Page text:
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Experts Agree Trade Can Boost Living Standards in Developing Countries - 2002-10-23


A conference in Washington Wednesday focused on ways to bring the benefits of globalization to more people in developing countries. There was agreement that trade can be a principal tool for boosting living standards in poor countries.

Lael Brainard, a senior economic policy maker in the Clinton administration, is now a researcher at the Brookings Institution, a Washington think tank. Ms. Brainard says trade is more important for developing countries that aid. She told the forum organized by the Weidenbaum Center for Public Policy that the United States should further open its markets to products from developing countries.

She says with the new focus on security, Washington must be sensitive to the unequal effect of new customs clearing measures at U.S. ports. She says companies from the European Union have the money to comply with the new regulations while shippers from Indonesia, for example, do not.

"If you were to double the transportation costs, for example, of Indonesia's trade, they would lose 10 to 15 percent of their exports here," she said. "We need to be very careful about that and at the moment we don't have an agenda to make sure that less capable nations can do the security things they need to do."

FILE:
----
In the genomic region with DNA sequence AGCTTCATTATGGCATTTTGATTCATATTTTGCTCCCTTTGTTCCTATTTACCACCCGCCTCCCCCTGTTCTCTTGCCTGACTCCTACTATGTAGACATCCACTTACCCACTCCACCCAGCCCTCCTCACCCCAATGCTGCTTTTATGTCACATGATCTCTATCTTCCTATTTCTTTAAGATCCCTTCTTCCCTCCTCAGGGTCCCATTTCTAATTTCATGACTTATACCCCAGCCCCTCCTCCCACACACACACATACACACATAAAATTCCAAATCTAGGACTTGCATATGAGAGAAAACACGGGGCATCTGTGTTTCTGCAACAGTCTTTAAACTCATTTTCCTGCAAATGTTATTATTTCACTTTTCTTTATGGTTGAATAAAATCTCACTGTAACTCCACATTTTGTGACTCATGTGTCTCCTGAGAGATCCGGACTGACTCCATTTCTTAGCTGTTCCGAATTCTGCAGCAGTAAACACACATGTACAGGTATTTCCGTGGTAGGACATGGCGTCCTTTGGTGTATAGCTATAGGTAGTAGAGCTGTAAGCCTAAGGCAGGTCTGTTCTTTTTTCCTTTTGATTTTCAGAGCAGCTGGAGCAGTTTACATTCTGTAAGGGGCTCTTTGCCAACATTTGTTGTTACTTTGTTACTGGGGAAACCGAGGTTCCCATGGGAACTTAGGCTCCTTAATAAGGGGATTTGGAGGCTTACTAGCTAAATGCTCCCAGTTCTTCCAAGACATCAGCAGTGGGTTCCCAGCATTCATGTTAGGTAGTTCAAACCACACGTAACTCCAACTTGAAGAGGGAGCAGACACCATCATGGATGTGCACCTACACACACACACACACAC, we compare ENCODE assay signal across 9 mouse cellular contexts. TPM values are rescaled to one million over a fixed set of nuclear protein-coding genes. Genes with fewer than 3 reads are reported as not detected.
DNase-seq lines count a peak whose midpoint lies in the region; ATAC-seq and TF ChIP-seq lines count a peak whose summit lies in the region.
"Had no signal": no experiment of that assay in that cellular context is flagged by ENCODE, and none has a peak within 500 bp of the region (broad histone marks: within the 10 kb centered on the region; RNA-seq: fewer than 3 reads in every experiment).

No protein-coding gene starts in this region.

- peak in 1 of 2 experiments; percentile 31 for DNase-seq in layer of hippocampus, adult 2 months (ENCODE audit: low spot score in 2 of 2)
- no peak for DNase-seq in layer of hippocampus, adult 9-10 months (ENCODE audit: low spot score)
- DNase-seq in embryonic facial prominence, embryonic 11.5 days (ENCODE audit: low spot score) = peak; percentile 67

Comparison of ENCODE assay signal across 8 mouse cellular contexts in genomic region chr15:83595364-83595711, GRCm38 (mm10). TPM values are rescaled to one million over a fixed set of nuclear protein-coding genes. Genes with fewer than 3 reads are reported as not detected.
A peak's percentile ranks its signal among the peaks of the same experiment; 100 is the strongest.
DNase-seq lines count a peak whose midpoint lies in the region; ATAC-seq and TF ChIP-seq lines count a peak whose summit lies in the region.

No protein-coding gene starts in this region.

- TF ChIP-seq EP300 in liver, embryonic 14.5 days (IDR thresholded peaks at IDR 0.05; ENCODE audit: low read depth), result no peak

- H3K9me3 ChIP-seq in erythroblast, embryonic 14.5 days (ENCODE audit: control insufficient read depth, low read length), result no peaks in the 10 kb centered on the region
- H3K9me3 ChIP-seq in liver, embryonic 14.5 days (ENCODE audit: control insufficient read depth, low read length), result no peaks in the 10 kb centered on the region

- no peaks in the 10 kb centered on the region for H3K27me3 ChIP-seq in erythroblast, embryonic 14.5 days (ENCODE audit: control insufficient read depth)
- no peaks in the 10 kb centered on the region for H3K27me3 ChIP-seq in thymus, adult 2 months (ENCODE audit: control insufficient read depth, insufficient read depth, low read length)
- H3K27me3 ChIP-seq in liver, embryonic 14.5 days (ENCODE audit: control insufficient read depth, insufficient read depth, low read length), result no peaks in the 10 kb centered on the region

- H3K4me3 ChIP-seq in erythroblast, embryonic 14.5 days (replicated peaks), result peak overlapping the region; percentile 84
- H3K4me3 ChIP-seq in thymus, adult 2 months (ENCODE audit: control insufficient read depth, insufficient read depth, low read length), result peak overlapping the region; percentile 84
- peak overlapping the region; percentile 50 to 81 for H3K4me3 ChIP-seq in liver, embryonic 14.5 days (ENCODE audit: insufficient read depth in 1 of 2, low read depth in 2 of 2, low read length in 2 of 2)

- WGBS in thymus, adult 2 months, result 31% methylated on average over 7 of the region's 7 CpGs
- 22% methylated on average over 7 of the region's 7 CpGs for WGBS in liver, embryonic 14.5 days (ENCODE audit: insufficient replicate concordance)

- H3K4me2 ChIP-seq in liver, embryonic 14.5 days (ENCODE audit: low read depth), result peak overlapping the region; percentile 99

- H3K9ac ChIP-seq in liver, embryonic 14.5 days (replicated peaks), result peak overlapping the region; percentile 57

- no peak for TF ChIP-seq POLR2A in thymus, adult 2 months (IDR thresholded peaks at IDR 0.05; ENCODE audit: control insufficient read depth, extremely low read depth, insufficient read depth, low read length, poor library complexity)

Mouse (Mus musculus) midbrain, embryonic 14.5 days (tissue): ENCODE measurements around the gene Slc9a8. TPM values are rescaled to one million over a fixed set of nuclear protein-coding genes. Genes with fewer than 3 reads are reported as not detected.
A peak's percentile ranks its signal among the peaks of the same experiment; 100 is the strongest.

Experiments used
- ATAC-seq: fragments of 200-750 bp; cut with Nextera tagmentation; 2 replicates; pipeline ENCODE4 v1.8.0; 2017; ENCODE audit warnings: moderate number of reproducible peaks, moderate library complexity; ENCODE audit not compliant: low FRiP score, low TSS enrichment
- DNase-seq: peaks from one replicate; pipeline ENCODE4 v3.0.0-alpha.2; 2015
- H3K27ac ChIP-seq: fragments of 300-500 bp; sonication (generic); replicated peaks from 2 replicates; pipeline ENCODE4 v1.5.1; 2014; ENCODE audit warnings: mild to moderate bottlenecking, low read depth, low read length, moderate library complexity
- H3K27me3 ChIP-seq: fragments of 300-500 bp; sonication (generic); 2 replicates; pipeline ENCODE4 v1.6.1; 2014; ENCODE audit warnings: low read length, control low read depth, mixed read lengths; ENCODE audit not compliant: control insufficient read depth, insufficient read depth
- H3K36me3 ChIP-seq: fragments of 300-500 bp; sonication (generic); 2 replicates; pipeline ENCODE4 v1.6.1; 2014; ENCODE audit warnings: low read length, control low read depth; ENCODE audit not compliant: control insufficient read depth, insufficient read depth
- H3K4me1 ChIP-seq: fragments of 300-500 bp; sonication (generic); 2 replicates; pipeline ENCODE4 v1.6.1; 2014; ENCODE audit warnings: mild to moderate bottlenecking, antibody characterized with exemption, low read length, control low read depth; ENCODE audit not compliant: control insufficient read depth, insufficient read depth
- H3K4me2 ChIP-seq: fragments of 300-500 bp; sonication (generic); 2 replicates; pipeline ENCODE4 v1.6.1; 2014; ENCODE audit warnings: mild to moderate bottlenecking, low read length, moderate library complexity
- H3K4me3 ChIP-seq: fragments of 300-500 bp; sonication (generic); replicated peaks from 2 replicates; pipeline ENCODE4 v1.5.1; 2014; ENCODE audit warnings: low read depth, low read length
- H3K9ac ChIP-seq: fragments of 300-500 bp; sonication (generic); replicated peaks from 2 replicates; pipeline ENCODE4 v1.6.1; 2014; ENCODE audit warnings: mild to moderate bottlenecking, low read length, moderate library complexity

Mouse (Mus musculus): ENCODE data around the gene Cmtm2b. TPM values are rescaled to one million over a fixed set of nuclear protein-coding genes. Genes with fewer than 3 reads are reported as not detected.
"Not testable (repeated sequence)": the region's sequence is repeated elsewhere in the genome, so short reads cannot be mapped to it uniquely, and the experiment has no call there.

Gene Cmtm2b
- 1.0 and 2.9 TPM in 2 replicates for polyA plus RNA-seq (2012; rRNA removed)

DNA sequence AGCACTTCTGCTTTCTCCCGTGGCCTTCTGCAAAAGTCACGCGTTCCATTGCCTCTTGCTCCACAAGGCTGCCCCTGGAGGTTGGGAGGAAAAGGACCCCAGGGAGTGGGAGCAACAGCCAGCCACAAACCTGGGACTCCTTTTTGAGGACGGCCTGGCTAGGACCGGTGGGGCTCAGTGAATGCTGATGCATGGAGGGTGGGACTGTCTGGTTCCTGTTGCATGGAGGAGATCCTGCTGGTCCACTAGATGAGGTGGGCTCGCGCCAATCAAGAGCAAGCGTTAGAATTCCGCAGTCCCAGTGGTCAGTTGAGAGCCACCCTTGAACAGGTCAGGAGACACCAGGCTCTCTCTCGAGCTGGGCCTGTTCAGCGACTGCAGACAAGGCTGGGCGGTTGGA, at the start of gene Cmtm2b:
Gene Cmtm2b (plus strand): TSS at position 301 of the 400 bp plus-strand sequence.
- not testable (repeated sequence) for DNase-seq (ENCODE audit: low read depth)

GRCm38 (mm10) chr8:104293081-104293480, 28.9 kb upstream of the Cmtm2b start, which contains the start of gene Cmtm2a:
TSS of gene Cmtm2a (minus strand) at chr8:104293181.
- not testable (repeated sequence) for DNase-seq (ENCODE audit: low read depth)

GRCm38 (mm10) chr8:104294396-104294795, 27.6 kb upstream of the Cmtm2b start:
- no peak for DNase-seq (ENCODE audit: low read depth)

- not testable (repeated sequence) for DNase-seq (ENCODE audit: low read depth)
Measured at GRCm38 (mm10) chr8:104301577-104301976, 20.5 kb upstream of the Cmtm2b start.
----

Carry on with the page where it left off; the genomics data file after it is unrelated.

Ms. Brainard says Washington needs to aggressively promote a free trade agenda in the Middle East. At the moment, she says, the United States has few tools for promoting free markets in Arabic-speaking countries.

"It is remarkable how few of these nations are actually members of the World Trade Organization. It is even more remarkable how closed these countries are, with the sole exception of oil," she said. "And we don't have much of a strategy as a nation. We should, for trying to bring them into the WTO and for trying to increase our trade ties, and trying to increase trade within the region."

Bill Cline of the Center for Global Development says trade brings benefit to people in developing countries.

"The developing countries have a comparative advantage in unskilled labor intensive products," he said. "So it ought to be that trade is precisely the opportunity for them to boost the wages of unskilled workers."

Mr. Cline argues that economic growth is the only sure way to reduce poverty. He advocates changes in U.S. policy that would give preference to imports from the poorest developing countries. He also advocates special tax privileges for companies that invest in the poorest countries, particularly in sub-Saharan Africa.